New Jersey State Police Graduates 134 New Troopers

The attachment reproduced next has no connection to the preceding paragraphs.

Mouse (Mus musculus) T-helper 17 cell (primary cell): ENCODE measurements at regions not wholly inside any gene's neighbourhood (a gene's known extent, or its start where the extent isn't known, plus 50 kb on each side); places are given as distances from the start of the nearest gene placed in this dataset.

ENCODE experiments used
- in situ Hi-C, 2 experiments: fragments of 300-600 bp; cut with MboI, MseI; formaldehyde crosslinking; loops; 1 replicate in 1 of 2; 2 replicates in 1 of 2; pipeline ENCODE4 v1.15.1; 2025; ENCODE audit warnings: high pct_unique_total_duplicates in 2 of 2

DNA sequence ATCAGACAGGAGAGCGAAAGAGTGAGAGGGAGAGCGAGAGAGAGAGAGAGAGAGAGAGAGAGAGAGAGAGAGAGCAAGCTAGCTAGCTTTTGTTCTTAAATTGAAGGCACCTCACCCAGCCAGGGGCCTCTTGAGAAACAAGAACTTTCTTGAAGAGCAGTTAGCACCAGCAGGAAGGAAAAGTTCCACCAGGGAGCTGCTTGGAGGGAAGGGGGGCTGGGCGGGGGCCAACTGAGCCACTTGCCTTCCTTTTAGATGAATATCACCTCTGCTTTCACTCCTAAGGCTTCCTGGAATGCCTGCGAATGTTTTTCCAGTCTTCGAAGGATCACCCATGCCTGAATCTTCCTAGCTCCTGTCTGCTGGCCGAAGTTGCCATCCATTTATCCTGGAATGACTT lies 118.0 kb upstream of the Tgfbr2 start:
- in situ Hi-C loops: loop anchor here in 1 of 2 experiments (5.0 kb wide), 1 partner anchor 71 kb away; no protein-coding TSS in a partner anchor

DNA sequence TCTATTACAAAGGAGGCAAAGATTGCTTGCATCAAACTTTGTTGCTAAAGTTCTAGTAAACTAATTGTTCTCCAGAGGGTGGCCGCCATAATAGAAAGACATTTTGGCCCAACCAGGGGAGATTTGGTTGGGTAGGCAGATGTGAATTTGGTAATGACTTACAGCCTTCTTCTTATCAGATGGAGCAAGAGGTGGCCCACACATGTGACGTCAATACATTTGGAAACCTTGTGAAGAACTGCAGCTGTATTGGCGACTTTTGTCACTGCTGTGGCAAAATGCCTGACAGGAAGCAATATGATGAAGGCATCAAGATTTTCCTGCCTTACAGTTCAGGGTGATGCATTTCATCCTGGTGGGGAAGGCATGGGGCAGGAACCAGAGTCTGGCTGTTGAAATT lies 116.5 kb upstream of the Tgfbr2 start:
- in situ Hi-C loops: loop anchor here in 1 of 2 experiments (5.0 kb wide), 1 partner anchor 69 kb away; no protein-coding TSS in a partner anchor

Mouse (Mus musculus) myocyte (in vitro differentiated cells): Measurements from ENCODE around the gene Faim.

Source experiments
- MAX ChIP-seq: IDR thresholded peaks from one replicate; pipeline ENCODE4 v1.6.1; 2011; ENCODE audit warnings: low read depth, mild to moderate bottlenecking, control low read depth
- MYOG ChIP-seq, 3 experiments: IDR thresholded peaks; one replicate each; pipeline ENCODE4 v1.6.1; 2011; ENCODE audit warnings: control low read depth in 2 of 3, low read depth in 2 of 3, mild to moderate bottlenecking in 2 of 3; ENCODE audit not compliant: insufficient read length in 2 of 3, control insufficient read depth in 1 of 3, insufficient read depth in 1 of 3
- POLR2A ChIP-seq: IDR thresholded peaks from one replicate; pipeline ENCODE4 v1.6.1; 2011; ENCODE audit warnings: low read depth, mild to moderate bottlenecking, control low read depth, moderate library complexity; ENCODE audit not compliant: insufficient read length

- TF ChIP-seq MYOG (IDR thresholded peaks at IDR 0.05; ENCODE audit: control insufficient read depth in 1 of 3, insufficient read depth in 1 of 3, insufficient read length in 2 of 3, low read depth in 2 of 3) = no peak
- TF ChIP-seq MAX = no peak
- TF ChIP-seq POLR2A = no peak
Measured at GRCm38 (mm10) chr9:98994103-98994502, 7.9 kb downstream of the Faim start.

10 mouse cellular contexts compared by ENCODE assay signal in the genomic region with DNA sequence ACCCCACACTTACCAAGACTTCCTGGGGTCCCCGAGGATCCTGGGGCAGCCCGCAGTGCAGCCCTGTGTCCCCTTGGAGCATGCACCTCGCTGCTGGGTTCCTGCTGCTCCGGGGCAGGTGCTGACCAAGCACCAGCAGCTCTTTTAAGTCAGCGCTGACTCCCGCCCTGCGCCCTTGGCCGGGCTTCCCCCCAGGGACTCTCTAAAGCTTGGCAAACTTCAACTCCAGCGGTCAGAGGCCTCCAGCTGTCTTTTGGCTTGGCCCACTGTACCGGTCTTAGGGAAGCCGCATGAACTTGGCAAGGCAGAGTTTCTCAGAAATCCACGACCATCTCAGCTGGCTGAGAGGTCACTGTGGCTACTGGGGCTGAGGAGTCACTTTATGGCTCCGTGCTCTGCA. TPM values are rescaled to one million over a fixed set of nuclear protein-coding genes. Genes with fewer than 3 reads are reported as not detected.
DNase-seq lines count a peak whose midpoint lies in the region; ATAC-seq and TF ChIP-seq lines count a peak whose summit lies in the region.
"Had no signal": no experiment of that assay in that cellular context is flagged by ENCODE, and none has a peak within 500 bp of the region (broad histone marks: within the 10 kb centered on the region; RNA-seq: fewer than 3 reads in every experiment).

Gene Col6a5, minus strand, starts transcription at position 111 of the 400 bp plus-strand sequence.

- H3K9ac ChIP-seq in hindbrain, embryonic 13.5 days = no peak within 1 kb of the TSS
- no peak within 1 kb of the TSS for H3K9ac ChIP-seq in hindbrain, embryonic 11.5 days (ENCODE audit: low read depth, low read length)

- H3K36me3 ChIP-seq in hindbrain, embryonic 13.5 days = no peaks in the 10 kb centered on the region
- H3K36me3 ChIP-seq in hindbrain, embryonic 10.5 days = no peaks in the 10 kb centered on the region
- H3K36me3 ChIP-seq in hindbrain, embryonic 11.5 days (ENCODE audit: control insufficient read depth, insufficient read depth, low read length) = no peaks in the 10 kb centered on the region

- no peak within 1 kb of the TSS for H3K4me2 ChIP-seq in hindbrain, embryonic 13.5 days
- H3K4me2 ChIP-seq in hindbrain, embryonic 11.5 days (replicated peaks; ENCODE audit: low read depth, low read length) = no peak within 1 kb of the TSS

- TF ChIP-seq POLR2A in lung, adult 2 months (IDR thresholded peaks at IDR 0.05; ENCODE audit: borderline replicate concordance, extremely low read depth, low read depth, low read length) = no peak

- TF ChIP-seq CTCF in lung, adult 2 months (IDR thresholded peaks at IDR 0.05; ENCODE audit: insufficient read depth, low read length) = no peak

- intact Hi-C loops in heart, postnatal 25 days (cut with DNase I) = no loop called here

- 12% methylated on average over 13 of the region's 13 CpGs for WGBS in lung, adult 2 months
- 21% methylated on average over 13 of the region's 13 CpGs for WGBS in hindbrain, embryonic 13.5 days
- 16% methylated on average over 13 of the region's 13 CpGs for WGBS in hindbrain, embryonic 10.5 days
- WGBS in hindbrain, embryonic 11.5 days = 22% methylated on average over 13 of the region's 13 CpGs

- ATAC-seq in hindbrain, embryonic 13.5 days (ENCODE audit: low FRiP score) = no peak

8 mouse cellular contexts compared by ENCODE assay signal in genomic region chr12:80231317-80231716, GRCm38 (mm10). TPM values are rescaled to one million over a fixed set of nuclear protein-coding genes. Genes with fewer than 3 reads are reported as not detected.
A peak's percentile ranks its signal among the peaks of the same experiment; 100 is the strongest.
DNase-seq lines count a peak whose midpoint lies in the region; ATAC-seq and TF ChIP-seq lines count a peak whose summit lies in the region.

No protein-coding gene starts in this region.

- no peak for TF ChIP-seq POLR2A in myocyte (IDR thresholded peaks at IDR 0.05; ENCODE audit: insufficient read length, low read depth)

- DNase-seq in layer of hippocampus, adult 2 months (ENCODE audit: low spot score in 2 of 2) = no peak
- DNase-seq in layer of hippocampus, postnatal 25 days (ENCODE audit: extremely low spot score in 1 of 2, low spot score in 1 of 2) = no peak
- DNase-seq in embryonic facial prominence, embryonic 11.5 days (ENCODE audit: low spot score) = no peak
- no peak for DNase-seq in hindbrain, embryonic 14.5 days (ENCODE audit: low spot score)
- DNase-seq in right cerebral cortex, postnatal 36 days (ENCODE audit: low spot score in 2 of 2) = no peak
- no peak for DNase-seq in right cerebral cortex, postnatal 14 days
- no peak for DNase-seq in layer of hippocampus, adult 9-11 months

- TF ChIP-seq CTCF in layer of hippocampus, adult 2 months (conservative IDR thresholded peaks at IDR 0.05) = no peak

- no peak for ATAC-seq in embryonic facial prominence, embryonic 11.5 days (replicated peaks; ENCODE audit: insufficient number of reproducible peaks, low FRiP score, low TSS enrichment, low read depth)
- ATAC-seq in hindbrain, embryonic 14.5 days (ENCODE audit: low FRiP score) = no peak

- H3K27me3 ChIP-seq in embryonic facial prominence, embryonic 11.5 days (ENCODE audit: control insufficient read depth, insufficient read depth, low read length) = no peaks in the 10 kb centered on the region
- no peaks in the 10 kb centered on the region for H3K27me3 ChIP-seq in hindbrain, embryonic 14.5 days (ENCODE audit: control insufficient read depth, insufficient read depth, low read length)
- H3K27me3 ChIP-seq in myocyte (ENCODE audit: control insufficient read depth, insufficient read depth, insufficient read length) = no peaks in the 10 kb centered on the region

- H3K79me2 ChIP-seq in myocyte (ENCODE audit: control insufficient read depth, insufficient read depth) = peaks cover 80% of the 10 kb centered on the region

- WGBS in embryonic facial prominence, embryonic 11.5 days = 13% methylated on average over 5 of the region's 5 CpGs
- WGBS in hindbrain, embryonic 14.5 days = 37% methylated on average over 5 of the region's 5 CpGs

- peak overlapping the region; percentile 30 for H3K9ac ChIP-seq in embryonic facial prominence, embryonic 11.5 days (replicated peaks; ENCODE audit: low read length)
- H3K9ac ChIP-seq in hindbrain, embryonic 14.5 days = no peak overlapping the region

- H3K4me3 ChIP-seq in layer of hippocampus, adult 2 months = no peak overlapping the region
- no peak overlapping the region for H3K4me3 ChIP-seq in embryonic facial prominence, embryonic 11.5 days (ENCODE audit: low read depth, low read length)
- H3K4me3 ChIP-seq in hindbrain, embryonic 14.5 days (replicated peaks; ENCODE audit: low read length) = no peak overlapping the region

The New Jersey State Police graduated more than 130 new NJ 212016troopers during a ceremony at Brookdale Community College on Friday. The new troopers, who were the State Police's 156th graduating class, included 32 combat veterans and more than 34 percent of the graduates were minorities, Acting Attorney General John J. Hoffman said during his commencement speech. "New Jersey is one of the most richly diverse states in the country. And it encourages public confidence when the citizens can look at the State Police force and they can see themselves," Hoffman said. "But regardless of issues of race and ethnicity, being a State trooper means setting the highest personal standards on and off the clock. It means to make sure you do the right thing, for the right reason. And it means to always work to set an example, not only for your peers but for others as well. Everyday, you are out there to make a difference." State Police Superintendent Colonel Rick Fuentes said the new troopers are about to execute their obligation to a public safety contract with the public that they will now serve and protect. "From here on in, this is your organization and your profession. Treat this organization as if it were a member of your own family because, of course, you are now a member of ours. Remember that the reputation of our organization and of every trooper is effected by your behavior on and off duty," Fuentes said. "Treat the public you will now serve with integrity, fairness, compassion and respect. I will expect no less of you, neither will your fellow troopers." Out of the approximately 200 cadets who started the State Police academy in August, only 134 made it through to Friday's graduation. But Captain Jeanne Hengemuhle, commandant of the New Jersey State Police Academy, warned the troopers that their hard work is only just beginning. "I know that you all believed the academy training was going to be the hardest part of you career, but the hard part starts as soon as your receive your badge," Hengemuhle said. "With this badge, you have the opportunity to have a career in which you can make a difference. But with this opportunity, every action you take, every word you say, on and off duty, will be scrutinized."